The Surge 2 (PC/PS4/XBO ONE)

Steampunk Souls

Oh boy, how do I start? I was so confused because of the map design early on, but the visually appealing graphics made up for it. The graphics really shine when you’re doing your finishers. Just like the first game, your finishers and weapons are the strongest parts of this game. There are so many ways to upgrade your character and so many creative ways to take down your enemies.

I can easily say the gameplay is satisfying. Just to warn you, don’t get your expectations too high lore-wise. It can be just me (because I’m a sucker for good storytelling), but the story the game tries to tell felt stiff and unpolished. On the other hand, the game design doesn’t really need a deep lore. Didn’t you come for an action-RPG game that feels like DS3? Well, it does, and in addition, you can customize your weapons, unlike DS3. Very satisfying gameplay overall, and you should give it a go if DS3 left you longing for more.

Nioh 2 (PS4/PC/PS5)

Hurts so good

Nioh 2 feels like a redo of an already great game. It’s more about refining its gameplay rather than making drastic changes. The biggest flaw in my opinion of the previous title was that it was difficult to hop into. For us DS3 fans, it’s quite hard to hear. Nioh 2 is a more inviting experience this time around. Now it feels a lot more open to experimentation. Everything I loved about the original is still here, of course. There’re more stylish moves than ever to learn, and the bosses are more than happy to slam you to the ground any time you start getting overconfident.

Exanima (PC)

Exanimas unique gameplay

Exanima is the most unique entry on the list. You play as a man with terrible motor skills. Joking aside, it’s a physics-based action RPG / dungeon-crawler with a top-down view. I discovered the game while I was researching for this article and had a blast playing it. Unlike other games, you don’t just press the attack button. You have to manually attack with your mouse. Sure, it can get frustrating most of the time, but once you land that haymaker you accidentally did, it leaves you asking for more. What I recommend is to pour yourself the strongest scotch you have and enjoy the brainless fun. There’s no middle for Exanima. You’ll either burst into laughter and love it, or uninstall it and ask for a refund.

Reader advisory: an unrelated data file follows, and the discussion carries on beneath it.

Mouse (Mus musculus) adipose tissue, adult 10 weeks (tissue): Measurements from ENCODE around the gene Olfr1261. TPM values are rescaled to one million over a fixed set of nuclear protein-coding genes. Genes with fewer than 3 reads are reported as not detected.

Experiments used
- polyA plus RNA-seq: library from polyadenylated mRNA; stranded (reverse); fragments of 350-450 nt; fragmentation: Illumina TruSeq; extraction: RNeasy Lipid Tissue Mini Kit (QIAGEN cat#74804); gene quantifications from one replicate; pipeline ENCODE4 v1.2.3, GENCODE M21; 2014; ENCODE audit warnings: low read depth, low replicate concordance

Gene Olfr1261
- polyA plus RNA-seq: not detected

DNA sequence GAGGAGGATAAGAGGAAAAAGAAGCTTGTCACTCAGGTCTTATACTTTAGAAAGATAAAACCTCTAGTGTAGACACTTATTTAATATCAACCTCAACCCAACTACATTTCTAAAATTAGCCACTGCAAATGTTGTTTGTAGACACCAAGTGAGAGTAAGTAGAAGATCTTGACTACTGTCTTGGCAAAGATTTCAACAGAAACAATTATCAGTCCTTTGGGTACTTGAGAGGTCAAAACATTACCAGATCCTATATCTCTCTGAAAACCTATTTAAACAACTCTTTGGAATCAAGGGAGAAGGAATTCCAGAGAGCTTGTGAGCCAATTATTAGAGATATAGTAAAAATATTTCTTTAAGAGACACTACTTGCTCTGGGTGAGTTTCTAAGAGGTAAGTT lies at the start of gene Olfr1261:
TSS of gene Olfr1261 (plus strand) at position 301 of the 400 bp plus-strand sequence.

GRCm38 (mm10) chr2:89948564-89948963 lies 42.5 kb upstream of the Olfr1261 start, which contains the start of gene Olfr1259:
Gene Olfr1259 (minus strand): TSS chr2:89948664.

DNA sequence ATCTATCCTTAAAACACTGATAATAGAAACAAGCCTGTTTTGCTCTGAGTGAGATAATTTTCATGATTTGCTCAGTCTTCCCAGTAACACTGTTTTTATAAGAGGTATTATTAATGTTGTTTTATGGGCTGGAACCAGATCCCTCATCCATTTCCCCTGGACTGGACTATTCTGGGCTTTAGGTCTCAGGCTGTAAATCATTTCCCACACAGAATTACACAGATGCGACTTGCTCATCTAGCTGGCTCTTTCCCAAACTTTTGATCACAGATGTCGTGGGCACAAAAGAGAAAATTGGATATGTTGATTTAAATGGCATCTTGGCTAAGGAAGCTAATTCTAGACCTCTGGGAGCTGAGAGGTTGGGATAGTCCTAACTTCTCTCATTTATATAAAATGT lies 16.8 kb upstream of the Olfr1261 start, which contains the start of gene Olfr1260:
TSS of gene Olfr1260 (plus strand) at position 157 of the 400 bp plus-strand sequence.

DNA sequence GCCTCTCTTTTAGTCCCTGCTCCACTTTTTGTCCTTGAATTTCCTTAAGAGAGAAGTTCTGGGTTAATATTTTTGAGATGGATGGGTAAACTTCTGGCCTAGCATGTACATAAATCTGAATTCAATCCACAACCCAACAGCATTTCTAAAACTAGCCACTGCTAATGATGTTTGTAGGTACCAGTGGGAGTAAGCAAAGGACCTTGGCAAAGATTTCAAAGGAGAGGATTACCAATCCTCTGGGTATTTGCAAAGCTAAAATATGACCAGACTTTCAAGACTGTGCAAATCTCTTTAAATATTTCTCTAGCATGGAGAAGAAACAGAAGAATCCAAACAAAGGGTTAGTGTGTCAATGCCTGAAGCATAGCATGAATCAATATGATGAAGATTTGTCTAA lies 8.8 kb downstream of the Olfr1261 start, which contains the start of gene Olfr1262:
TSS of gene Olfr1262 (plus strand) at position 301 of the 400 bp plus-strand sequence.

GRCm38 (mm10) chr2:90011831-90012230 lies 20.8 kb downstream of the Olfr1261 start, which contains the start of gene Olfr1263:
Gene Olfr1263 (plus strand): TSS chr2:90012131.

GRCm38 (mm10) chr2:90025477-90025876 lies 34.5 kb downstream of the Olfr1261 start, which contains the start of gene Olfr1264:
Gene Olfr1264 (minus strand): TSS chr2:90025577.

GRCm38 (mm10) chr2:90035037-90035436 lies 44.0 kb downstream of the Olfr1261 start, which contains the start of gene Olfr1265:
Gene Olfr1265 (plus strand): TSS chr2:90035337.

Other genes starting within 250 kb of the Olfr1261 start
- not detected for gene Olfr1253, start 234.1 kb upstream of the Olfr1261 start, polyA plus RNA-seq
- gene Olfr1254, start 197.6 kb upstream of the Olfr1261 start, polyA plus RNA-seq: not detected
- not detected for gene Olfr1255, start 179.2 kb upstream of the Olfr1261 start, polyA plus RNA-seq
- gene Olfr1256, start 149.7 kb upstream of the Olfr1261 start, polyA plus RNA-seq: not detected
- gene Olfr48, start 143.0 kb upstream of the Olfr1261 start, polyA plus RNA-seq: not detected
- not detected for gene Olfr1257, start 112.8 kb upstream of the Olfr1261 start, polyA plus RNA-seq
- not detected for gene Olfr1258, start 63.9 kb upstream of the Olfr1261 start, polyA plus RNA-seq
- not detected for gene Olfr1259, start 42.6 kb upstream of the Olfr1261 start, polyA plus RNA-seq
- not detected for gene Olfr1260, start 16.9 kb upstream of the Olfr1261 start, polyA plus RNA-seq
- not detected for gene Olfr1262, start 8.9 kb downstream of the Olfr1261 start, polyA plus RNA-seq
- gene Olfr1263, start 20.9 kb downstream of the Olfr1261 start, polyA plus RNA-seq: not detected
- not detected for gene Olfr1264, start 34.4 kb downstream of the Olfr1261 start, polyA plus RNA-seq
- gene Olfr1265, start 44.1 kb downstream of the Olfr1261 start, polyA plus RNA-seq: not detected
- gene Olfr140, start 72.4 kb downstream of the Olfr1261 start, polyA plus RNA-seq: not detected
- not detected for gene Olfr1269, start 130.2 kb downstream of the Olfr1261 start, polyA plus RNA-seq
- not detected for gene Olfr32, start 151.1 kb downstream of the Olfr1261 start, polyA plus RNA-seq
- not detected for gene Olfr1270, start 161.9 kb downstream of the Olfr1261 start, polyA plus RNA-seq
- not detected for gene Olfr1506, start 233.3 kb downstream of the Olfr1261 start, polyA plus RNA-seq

Lords of the Fallen (PC/PS4/XBO ONE/IOS/ANDROID)

Brute and loot

For a game that came out in 2014, the graphics look quite good actually. The gameplay is the same as DS3. Lock on, dodge, parry… The main difference is that Lords of the Fallen feels a lot more like a western action RPG. They have their own take on some of DS3’s mechanics as well. For example, the multiplier for exp points or putting a time limit on the exp you drop when you die.

The longer you play without resting, the higher the multiplier gets. It’s a great high-risk, high-reward aspect but on the other hand, the exp you drop slowly fades away if you don’t pick it up quickly. Since this is a souls-like you’ll probably ask about the difficulty. It's meh. You’ll have to learn specific tactics like shield bashing to kill some of the enemies. It’s one of the first souls-like games, so don’t set your expectations too high and just enjoy the ride.

Remnant: From the Ashes (PC/PS4/PS5/XBO ONE/XBOX X-S)

Destined to die

Great developer. The same developers that made the Darksiders series. First of all, Remnant is not a triple-A game, but a double at best. Remnants world is overrun with evil, and it’s your job to cut through the corrupted beings that lurk around the corners. The gameplay is as close to DS3 as it gets. Since it’s not a AAA game, it’s not photo-realistic but it's mindlessly fun. Every playthrough is randomized, and it’s a completely different experience for every other player.

Just like Surge 2, Remnant has a cool upgrade system. I’ve gone for a one-shot melee build, and it made the game a lot more challenging for me. I would recommend sticking with ranged if you want casual gameplay. Except for 1 or 2 bosses, it’s quite easy if you’re playing ranged. I finished the game on the default difficulty setting the first time I played and tried harder difficulties the second time. There is a drastic difference in the higher difficulties. I wouldn’t recommend giving them a try if you don’t like suffering.